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What’s the easiest way to strengthen your business? Have healthy employees! It sounds easier said than done, but investing in a workplace wellness program (WWP) can get you and your employees on the right track toward living healthier lives. You’ll save on more than health care costs, too — even if you don’t offer health insurance.


WWPs have been proven to increase productivity and reduce absenteeism, disability costs and employee turnover for small employers.1 These indirect cost savings at least doubles those of health care spending — and those savings continue to grow year after year as employees become healthier and happier.1  Yet so many small business do not offer a workplace wellness program.


The advantages can help knock down any barriers that might prevent you from implementing a program.




Perceived expense threatens cash flow

Note the word “perceived.” The fact is, programs can cost little to nothing when you leverage the right resources.

Fewer layers of management make leadership more visible

Imagine the impact when everyone shares the same experience of commitment, struggles and successes to healthier living

High turnover can stifle a program’s success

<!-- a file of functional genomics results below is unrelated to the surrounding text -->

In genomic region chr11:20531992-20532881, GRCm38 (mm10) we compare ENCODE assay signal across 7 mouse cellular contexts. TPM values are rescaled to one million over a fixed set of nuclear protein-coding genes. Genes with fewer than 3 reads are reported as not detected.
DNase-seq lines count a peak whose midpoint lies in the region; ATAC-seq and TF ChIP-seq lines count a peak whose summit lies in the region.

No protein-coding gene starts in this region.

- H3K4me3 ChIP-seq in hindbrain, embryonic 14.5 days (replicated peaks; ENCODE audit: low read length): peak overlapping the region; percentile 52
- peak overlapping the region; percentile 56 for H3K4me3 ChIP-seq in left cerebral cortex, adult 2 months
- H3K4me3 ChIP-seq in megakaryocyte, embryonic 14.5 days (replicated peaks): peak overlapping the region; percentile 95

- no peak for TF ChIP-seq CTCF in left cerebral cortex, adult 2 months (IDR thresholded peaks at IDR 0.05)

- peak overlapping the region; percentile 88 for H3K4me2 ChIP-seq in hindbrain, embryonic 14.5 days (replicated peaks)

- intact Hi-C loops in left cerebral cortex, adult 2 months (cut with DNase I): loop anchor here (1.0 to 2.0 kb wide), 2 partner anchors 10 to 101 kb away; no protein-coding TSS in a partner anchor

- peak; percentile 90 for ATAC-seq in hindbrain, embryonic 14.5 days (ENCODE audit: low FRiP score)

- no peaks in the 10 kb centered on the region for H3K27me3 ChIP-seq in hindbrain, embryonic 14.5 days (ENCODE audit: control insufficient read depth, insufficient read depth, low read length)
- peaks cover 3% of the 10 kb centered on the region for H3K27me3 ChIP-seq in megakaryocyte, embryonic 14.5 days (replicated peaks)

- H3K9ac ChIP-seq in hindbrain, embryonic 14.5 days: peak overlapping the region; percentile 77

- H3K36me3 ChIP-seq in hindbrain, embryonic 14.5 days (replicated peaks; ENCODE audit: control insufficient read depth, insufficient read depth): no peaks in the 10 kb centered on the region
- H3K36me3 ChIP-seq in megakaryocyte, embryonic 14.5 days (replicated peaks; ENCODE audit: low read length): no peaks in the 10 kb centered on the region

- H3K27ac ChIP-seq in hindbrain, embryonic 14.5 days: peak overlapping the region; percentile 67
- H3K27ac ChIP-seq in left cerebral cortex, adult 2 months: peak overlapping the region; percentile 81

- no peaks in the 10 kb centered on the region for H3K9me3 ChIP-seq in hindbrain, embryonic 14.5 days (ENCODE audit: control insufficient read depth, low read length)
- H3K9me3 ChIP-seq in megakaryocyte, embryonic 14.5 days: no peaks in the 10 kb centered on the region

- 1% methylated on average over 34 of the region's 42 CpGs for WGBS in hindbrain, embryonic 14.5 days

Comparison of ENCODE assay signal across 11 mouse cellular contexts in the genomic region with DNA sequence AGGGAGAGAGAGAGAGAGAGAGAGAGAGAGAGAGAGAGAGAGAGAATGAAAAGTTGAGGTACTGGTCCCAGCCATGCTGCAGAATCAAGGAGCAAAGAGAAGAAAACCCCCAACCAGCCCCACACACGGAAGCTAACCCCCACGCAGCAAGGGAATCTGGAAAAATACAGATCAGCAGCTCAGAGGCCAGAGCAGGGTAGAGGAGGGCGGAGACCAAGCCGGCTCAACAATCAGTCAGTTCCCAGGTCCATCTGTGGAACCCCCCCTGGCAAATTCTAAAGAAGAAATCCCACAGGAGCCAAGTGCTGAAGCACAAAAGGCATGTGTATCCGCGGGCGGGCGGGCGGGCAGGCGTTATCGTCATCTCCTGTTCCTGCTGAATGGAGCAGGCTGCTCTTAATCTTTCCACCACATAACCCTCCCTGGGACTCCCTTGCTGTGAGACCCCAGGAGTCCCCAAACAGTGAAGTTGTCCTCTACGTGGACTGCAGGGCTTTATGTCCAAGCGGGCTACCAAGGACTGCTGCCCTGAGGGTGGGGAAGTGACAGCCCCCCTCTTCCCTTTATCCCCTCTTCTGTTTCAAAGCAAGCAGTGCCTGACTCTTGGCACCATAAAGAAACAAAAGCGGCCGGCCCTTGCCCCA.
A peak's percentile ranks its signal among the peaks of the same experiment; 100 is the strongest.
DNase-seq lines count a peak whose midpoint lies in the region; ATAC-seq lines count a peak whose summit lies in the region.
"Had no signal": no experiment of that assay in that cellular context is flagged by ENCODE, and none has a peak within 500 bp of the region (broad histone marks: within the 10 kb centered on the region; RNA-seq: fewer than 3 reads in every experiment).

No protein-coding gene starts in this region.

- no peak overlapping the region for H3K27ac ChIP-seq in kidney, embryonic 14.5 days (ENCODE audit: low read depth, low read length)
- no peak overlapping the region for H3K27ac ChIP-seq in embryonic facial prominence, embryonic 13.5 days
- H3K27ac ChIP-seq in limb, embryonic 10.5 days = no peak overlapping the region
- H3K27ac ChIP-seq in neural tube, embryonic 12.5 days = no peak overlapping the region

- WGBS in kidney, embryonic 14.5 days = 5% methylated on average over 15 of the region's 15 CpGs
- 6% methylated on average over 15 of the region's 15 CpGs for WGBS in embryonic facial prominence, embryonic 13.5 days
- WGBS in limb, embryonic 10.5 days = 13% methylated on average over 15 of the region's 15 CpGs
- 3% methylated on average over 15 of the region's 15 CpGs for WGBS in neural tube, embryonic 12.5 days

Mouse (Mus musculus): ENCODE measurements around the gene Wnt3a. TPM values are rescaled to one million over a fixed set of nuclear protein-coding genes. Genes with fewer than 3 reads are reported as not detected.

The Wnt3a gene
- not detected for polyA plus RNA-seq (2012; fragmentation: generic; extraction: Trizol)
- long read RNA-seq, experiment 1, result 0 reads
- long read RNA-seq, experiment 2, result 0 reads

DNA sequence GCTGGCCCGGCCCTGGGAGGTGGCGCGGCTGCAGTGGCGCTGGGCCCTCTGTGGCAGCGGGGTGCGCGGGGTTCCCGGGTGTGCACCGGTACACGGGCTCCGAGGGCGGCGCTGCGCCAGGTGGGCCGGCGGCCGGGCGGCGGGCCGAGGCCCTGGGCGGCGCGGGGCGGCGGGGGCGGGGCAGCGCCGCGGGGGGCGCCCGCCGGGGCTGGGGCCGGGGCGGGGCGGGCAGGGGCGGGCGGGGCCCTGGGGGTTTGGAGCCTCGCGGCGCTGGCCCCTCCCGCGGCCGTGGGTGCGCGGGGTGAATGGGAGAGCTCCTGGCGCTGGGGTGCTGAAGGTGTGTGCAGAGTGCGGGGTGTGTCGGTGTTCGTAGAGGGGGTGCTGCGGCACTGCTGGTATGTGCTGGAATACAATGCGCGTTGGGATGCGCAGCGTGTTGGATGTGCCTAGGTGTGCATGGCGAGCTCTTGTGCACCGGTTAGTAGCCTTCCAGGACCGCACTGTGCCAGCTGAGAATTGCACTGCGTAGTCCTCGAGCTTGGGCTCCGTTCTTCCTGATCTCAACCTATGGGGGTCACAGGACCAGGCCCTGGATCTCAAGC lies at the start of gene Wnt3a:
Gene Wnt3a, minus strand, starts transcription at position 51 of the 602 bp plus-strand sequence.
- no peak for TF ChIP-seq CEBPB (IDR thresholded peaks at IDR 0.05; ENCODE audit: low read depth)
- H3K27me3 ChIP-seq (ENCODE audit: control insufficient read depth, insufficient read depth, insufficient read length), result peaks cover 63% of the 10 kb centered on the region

Employees need to stay long enough for the program to make a difference. But, health promotion can be a strong recruiting tool and WWPs can help to reduce employee turnover.1

Fewer work locations make customization easier

Studies show tailoring programs to the unique needs of a population works. An intimate work location is better able to custom design a program using onsite and community resources.

Privacy is hard to maintain in small populations

You can take advantage of HIPAA-compliant resources, including programs that may come with your health insurance plan.

Change is more evident with small populations

Positive health changes are magnified in smaller social circles and close proximity to peer support.


Work with your employees to create a program they can get excited about

  • Talk openly with them about why you want to start a wellness program.
  • Find out their needs and wants. Ask for their ideas for tailoring a program they’ll use.
  • Offer incentives that are meaningful to them. Incentives don’t have to be costly. You can reward employees with first choice in vacation time, extra days off, access to seminars and more. Let them share their ideas.


To learn more about WWPs, visit

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1 Partnership for Prevention. Leading by Example: The Value of Health Promotion to Small- and Medium-Sized Employers.  (As recommended by the Centers for Disease Control). Accessed July 28, 2014.


2 CDC. Workplace Health Promotion – Making the Business Case. Available at: Accessed July 29, 2014.


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